In 2009, model Sarah Ziff released a documentary called Picture Me. The film may have earned less than rave reviews, but it drew much needed attention to harsh truths about the modeling industry, truths that Ziff’s been trying to change ever since. Last night, she celebrated the launch of her newfound program, The Model Alliance, at the Standard Hotel in New York with friends like Coco Rocha, Crystal Renn and Doutzen Kroes.
The Alliance is made up of models, agents, intellectual property lawyers and professors, all of whom have come together just in time for New York Fashion Week. Before its launch, the team polled models nationwide to pinpoint areas of working concern, the most prominent of which they hope to improve this season. With the blessing of both the CFDA and Fordham’s Fashion Law School, the alliance intends to act as a support group and unofficial union for girls whose profession lacks regulation when it comes to health and safety.
Still in its infancy, the alliance has resolutely drafted a bill of rights, laying out five goals to help remedy areas of ongoing concern. In addition to seeking affordable health care and financial transparency for young models, Ziff and her team are also working to see that child labor laws are actively enforced. ”I think when you have an unregulated labor force of kids, some things are bound to fall through the cracks,” Ziff explained to us last week. ”I did have experiences [early on] when I was forced to miss school or was put in an uncomfortable situation that wasn’t age appropriate. Would I want that for my 14-year-old daughter? No way.”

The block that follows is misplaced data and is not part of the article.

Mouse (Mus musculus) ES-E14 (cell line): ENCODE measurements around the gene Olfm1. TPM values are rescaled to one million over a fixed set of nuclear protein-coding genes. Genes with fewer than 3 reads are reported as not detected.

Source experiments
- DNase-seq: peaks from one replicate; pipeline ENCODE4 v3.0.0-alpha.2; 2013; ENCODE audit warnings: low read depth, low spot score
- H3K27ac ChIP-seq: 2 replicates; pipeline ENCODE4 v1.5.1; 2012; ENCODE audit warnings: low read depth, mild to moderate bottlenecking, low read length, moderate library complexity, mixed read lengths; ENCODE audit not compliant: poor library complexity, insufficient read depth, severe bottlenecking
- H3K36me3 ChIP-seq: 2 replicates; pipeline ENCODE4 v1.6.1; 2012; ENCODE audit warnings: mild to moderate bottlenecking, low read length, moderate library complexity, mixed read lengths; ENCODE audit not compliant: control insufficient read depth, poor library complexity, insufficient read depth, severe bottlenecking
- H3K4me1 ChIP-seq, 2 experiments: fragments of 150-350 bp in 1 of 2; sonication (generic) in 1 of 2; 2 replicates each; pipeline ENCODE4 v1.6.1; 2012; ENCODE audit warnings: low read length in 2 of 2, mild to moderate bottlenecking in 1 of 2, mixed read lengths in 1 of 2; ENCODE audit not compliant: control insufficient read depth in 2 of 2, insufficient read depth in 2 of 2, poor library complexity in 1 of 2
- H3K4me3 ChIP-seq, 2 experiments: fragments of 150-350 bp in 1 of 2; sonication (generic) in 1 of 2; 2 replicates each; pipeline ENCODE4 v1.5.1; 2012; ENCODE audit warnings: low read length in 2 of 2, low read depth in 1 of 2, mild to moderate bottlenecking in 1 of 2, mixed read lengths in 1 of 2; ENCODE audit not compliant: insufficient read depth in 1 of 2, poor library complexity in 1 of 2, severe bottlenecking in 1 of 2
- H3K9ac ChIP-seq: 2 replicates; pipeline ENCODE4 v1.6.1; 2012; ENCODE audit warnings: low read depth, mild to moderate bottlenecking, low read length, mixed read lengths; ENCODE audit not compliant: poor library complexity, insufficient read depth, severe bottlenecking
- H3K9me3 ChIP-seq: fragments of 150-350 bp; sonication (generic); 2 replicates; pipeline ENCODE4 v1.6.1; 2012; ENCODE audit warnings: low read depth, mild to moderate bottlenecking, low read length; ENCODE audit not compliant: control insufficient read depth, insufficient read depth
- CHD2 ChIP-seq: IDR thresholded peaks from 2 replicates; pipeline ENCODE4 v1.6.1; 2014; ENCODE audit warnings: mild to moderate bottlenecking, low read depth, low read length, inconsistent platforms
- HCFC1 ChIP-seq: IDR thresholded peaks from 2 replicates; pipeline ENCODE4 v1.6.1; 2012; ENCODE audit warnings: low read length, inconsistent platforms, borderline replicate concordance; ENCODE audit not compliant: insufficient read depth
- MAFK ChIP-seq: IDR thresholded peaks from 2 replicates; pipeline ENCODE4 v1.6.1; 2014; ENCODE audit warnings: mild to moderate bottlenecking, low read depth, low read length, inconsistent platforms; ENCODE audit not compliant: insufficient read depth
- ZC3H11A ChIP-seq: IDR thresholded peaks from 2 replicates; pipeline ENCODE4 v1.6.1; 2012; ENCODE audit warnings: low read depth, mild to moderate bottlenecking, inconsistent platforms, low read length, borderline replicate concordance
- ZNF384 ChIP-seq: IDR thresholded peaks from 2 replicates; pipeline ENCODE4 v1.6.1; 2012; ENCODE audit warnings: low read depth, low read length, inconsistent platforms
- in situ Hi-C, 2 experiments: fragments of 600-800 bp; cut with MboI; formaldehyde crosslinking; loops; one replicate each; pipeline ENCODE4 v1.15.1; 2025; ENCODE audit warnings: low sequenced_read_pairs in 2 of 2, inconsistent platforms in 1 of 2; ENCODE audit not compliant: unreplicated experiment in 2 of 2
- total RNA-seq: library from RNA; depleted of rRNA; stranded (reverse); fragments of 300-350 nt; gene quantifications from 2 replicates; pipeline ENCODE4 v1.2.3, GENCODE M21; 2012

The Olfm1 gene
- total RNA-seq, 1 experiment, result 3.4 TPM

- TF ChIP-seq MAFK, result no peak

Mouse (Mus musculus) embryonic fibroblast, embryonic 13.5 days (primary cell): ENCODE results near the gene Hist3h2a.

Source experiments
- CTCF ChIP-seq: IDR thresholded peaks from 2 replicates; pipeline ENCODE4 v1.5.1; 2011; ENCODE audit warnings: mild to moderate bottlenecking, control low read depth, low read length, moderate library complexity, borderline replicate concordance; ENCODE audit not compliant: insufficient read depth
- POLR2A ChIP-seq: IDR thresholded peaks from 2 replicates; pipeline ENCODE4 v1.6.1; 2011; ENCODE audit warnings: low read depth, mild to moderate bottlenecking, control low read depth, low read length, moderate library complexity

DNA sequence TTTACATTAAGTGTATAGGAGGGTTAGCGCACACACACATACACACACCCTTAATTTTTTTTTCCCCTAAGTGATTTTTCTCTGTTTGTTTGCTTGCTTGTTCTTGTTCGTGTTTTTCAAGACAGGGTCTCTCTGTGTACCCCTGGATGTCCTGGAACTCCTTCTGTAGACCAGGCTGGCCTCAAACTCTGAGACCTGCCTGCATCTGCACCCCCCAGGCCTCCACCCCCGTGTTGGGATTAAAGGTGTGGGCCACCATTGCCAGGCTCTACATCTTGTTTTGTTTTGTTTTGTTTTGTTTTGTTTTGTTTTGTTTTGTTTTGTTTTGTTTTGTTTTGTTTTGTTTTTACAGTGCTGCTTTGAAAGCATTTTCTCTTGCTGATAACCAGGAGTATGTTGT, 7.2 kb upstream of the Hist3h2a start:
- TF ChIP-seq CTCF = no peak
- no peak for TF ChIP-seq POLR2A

At the top of their list is the age-old issue of backstage photography during shows, where photographers are often snap-happy and catch models in various stages of undress, capturing photos that have little to do with a designer’s work. Over 60% of the models polled expressed issue with the lack of privacy while changing looks—the number prompted Diane von Furstenberg and Steven Kolb to outline the concern in their seasonal health initiatives to the industry. Ziff explained, “We want to make sure unauthorized images don’t continue to end up online, once things land on the Internet you cannot take them back. Actresses have contracts that negotiate nudity down to the areola while models don’t even have a policy of informed consent.”
Ziff, a recent graduate of Columbia University where she received a degree in Political Science with a focus on labor and community organizing, has enlisted fellow models Coco Rocha, Amy Lemons, and Jenna Sauers—who now works as a fashion journalist and models rights activist—in her fight for a regulated industry. Though models are cast younger and younger, as Sauers points out, they’re often plucked from rural Eastern European towns, adding extra pressure, both culturally and financially, to girls who ultimately move overseas. ”When you start off, you’re often in debt for travel expenses, test shots, and so on. When you’re from a poorer nation and start to accrue debt in US currency, it may amount to $3,000 but that is unimaginable for someone whose parents maybe make that in an entire year,” Ziff says. “So you may go along with situations you wouldn’t otherwise, like a photographer asking you to take your shirt off or whatnot.” As an added service, to help those who’ve unfortunately experienced cases of sexual harassment, the alliance provides direct contact with professionals who will provide guidance as well as discretion.
As for the most commonly talked about issue when it comes to models—being too skinny—Ziff has this to say: “This isn’t about the thinness of one particular model, it’s the industry-wide standard of extremely thin and extremely young. Nearly everyone is taking unhealthy measures, simply to do their job.”